Patient Care Ombudsman

The  Appointment of Patient Care Ombudsman

Congress added several provisions to the Bankruptcy Code in 2005 that were intended to protect patients’ interests in bankruptcies involving health care businesses by mandating that the court appoint a patient care ombudsman (“PCO”) or “patient advocate.” Such appointment is limited to debtors operating a “health care business.” Section 101(27A) of the Bankruptcy Code defines the term “health care business” as:

(27A) The term “health care business”—

(A) means any public or private entity (without regard to whether that entity is organized for profit or not for profit) that is primarily engaged in offering to the general public facilities and services for—
(i) the diagnosis or treatment of injury, deformity, or disease; and
(ii) surgical, drug treatment, psychiatric, or obstetric care; and
(B) includes—
(i) any—
(I) general or specialized hospital;
(II) ancillary ambulatory, emergency, or surgical treatment facility;
(III) hospice;
(IV) home health agency; and
(V) other health care institution that is similar to an entity referred to in subclause (I), (II), (III), or (IV); and
(ii) any long-term care facility, including any—
(I) skilled nursing facility;
(II) intermediate care facility;
(III) assisted living facility;
(IV) home for the aged;
(V) domiciliary care facility; and
(VI) health care institution that is related to a facility referred to in subclause (I), (II), (III), (IV), or  (V), if that institution is primarily engaged in offering room, board, laundry, or personal assistance with activities of daily living and incidentals to activities of daily living.

The role of the PCO is to monitor the quality of care provided to patients of the debtor, to the extent necessary under the circumstances, including interviewing patients and physicians. Pursuant to 11 U.S.C. § 333(a)(1) of the Bankruptcy Code,  the Court must  order appointment of an ombudsman “unless the court finds that the appointment of such ombudsman is not necessary for the protection of patients under the specific facts of the case.” 11 U.S.C. § 333(a)(1).  In making this evaluation the Court will examine the totality of the circumstances surrounding the bankruptcy filing and the operations of the debtor. This determination will be made by analyzing the following non-exclusive list of nine salient factors:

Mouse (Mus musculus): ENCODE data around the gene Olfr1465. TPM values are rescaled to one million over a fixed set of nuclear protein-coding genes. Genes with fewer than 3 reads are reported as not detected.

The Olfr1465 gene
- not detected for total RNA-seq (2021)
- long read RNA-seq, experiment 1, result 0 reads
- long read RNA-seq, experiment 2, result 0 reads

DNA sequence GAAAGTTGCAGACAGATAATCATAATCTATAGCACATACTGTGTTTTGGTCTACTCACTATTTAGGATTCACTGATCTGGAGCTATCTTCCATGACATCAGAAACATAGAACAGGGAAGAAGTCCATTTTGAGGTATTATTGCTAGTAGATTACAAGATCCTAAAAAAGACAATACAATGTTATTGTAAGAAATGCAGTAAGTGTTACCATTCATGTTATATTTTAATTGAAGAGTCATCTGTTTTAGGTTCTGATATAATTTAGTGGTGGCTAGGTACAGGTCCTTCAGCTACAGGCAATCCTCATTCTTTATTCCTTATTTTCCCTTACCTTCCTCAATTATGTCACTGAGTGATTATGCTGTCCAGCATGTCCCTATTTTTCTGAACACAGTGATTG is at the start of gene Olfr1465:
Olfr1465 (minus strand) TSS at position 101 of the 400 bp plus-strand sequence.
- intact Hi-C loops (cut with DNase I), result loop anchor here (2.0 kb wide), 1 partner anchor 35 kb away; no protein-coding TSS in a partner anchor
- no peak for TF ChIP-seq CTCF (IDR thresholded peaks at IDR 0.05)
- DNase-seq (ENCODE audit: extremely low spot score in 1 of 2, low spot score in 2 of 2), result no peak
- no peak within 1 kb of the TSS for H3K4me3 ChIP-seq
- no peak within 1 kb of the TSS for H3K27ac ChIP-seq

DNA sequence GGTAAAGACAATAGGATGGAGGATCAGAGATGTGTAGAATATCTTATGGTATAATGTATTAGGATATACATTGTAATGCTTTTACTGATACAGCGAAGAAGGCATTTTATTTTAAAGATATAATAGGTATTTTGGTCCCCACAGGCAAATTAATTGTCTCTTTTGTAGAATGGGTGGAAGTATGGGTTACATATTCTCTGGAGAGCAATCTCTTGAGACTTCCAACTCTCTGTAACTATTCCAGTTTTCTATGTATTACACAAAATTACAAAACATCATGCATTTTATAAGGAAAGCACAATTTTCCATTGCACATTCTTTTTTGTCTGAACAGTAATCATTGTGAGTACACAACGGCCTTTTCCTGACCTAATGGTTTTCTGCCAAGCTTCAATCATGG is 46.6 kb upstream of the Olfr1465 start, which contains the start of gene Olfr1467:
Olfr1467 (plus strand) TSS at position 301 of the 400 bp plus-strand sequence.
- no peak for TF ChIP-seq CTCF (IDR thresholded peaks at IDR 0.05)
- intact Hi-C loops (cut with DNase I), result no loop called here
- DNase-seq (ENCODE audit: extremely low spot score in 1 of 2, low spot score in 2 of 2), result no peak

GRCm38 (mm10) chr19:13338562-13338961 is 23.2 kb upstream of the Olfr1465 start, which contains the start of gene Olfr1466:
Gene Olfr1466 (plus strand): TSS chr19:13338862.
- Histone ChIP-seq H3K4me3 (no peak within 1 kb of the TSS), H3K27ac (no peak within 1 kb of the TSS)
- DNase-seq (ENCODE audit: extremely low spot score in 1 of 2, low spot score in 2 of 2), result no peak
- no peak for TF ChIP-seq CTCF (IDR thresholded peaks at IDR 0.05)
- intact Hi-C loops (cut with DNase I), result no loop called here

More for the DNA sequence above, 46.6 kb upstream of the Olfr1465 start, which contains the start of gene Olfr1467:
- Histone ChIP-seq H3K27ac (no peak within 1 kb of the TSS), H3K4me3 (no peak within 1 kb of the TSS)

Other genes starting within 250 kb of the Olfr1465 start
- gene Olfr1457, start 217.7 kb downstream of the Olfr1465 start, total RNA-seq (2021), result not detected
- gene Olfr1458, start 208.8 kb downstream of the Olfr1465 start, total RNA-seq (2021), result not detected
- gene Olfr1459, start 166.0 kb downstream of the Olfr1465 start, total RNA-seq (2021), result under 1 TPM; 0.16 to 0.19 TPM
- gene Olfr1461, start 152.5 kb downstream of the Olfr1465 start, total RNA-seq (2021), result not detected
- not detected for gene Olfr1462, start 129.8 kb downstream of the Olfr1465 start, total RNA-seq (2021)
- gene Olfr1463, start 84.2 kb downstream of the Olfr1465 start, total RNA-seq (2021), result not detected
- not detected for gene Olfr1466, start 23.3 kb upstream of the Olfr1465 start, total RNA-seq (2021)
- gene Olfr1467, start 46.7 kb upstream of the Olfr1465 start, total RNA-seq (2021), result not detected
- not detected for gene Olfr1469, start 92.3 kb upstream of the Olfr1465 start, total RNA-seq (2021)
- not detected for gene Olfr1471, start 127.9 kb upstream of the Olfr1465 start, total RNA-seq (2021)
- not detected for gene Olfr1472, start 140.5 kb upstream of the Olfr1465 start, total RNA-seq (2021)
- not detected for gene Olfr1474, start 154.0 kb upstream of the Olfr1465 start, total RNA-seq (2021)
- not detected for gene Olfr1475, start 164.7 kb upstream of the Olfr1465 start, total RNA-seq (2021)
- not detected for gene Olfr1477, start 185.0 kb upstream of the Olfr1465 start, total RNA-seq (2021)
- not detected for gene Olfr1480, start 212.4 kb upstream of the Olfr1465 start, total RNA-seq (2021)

(1) the cause of the bankruptcy;
(2) the presence and role of licensing or supervising entities;
(3) debtor’s past history of patient care;
(4) the ability of the patients to protect their rights;
(5) the level of dependency of the patients on the facility;
(6) the likelihood of tension between the interests of the patients and the debtor;
(7) the potential injury to the patients if the debtor drastically reduced its level of patient care;
(8) the presence and sufficiency of internal safeguards to ensure appropriate level of care;
(9) the impact of the cost of an ombudsman on the likelihood of a successful reorganization.

In re Alternate Family Care, 377 B.R. 754, 758 (Bankr.S.D.Fla. 2007).

Some additional factors courts have considered include: (i) the facility’s patient care is of high quality, (ii) that the debtor has adequate financial strength to maintain high-quality patient care, (iii) that the facility already has an internal ombudsman program in operation or (iv) that the situation at the facility is adequately monitored by federal, state, local or professional association programs so that the ombudsman would be redundant. 3 COLLIER ON BANKRUPTCY ¶ 333.02[2] (Alan N. Resnick & Henry J. Sommer eds., 16th ed. 2012).

Furthermore, if a debtor does not operate any long-term care facility nor perform any onsite surgery, this will also lessen the need for the appointment of a PCO to insure continuity of day-to-day care for patients. See In re Total Woman Healthcare Ctr., 2006 WL 3708164 (Bankr. M.D. Ga. Dec. 14, 2006) (finding appointment of ombudsman unnecessary where debtor provided outpatient care at her office or performed medical procedures at area hospitals where hospital staff provided additional patient care, where no complaints had been received since bankruptcy filing, and where neither office staff nor patient scheduling had changed due to bankruptcy).


By: Jamie L. Harris, Esq.

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